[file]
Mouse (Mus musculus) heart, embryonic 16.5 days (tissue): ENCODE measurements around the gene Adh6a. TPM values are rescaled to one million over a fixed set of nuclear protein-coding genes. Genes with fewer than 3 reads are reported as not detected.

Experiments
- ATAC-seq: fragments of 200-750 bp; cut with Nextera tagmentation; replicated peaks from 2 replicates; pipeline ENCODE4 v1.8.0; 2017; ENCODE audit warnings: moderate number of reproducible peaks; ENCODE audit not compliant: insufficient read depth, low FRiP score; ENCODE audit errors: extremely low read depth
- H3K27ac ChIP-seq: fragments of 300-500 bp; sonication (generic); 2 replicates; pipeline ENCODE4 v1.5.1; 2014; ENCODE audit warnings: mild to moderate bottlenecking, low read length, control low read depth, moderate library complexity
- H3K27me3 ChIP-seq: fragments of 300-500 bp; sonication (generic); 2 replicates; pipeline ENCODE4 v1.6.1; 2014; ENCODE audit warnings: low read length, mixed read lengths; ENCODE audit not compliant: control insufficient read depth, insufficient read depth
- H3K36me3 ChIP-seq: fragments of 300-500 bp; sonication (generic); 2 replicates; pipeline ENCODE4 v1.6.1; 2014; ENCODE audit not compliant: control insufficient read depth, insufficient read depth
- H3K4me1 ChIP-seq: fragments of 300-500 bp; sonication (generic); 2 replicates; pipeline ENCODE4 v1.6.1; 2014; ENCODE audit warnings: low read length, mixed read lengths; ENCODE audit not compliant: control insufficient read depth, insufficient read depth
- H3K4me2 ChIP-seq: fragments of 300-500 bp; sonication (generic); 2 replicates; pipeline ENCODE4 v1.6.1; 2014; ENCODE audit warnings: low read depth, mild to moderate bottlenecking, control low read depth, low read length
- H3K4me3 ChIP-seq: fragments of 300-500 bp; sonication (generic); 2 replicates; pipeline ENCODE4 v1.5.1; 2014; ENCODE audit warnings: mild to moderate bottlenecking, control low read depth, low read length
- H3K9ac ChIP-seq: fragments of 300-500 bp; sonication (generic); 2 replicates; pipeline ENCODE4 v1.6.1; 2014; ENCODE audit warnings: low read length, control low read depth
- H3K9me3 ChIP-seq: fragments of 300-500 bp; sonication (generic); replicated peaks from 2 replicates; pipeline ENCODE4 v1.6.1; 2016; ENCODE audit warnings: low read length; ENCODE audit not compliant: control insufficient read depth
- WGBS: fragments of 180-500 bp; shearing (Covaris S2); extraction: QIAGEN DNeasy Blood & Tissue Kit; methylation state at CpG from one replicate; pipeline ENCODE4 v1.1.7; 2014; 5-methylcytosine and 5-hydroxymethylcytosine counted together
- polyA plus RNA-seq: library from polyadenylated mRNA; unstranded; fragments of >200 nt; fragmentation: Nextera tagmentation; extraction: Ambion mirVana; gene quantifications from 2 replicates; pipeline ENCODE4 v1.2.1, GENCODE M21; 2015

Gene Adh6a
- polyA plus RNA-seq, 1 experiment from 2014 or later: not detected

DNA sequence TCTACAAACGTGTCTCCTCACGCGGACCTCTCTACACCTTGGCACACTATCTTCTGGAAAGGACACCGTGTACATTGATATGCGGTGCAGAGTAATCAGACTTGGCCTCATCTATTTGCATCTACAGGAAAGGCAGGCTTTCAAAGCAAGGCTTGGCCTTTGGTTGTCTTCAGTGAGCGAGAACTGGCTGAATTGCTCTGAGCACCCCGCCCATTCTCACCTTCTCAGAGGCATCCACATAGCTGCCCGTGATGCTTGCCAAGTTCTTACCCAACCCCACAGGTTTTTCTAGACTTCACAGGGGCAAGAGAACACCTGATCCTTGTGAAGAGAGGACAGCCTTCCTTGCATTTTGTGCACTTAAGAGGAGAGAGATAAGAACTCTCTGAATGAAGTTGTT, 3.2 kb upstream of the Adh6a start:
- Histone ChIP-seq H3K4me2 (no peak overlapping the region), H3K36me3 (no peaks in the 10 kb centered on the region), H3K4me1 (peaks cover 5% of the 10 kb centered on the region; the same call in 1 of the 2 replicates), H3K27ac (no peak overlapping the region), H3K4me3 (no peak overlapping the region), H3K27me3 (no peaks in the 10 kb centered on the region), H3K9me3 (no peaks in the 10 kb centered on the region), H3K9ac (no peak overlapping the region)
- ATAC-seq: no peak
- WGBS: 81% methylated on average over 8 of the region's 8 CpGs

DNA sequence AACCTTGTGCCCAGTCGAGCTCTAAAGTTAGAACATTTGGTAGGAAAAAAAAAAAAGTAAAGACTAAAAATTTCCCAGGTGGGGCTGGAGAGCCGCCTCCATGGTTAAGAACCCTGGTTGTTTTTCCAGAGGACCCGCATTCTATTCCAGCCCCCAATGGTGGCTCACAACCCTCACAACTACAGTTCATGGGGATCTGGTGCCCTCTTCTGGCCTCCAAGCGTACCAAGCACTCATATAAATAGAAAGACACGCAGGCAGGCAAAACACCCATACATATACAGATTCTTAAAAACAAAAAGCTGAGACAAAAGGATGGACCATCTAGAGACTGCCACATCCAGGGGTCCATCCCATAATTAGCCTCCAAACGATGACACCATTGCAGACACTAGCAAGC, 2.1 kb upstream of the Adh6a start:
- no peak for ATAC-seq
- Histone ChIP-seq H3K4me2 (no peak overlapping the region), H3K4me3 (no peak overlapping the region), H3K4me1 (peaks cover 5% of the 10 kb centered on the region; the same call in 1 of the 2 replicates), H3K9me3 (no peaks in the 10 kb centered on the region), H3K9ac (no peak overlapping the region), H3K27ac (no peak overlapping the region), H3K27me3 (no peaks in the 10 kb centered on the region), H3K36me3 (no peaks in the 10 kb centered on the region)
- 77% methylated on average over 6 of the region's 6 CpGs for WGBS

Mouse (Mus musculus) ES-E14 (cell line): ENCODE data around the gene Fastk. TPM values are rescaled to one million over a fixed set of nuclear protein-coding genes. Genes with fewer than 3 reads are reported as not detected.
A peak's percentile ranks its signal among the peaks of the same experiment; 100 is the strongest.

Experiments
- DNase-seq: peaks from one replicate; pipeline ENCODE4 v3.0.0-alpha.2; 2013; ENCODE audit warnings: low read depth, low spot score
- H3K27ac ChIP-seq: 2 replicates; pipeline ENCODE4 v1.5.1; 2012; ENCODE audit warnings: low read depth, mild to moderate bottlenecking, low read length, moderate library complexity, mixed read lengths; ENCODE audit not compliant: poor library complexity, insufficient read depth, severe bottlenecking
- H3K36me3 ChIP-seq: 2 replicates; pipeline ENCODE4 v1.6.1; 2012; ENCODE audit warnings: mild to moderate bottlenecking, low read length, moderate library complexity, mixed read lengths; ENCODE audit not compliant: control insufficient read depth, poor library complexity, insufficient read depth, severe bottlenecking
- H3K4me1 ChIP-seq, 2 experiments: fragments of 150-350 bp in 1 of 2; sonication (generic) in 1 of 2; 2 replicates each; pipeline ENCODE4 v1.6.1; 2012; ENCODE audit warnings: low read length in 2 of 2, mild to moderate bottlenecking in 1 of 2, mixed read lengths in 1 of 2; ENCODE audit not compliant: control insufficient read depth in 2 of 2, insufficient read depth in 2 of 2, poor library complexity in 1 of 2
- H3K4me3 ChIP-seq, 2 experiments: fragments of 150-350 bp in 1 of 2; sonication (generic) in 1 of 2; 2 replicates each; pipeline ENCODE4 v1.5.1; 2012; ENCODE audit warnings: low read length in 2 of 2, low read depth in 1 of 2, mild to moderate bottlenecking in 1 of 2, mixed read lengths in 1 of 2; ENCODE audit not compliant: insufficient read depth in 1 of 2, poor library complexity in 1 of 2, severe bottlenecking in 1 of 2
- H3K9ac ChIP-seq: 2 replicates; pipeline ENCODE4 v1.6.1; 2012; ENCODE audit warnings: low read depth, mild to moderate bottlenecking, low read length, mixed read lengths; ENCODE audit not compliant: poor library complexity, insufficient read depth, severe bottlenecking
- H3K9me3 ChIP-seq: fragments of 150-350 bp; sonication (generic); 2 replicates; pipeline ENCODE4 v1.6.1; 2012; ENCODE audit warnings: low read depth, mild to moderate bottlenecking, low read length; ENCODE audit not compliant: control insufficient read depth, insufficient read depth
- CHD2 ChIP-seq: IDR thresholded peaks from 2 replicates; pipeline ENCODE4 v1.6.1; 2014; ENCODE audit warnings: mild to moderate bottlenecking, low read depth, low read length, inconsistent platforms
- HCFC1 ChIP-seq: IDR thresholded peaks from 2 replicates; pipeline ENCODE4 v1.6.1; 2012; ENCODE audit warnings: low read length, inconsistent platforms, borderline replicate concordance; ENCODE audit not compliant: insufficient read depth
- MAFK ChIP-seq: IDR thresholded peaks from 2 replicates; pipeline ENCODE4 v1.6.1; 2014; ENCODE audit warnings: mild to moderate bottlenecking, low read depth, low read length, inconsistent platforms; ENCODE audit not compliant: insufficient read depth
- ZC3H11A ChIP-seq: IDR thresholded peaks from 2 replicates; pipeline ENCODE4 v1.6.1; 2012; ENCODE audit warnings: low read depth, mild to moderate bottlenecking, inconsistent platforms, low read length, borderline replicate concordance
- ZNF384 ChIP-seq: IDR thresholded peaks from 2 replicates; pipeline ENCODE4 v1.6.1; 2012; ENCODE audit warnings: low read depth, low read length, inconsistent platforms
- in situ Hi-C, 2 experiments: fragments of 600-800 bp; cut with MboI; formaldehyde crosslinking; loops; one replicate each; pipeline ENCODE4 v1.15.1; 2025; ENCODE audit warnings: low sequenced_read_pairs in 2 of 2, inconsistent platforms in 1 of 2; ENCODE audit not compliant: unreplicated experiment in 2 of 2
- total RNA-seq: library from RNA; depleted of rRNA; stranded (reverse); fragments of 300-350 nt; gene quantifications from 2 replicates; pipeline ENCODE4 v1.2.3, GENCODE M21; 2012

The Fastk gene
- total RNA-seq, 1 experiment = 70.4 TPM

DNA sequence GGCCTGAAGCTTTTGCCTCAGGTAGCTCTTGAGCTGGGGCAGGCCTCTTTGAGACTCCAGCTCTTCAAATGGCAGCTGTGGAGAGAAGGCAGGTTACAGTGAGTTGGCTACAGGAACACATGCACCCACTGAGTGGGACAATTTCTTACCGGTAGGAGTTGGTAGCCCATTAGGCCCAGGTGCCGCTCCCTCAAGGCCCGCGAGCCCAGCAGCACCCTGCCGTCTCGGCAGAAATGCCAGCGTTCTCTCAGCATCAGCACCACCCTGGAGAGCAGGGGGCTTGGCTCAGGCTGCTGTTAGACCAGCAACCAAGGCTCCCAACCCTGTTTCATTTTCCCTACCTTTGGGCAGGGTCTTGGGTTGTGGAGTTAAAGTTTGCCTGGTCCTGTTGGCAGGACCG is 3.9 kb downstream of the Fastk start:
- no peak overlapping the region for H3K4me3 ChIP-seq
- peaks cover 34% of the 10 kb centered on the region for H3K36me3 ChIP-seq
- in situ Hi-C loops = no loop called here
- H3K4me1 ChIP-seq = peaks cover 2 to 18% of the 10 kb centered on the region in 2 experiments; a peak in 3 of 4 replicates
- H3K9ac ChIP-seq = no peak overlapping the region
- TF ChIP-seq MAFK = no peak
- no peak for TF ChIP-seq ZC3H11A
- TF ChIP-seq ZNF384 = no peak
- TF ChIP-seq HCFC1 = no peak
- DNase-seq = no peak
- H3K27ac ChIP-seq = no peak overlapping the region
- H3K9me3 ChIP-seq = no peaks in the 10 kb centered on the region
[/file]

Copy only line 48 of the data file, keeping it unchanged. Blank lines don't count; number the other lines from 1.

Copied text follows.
- H3K9ac ChIP-seq = no peak overlapping the region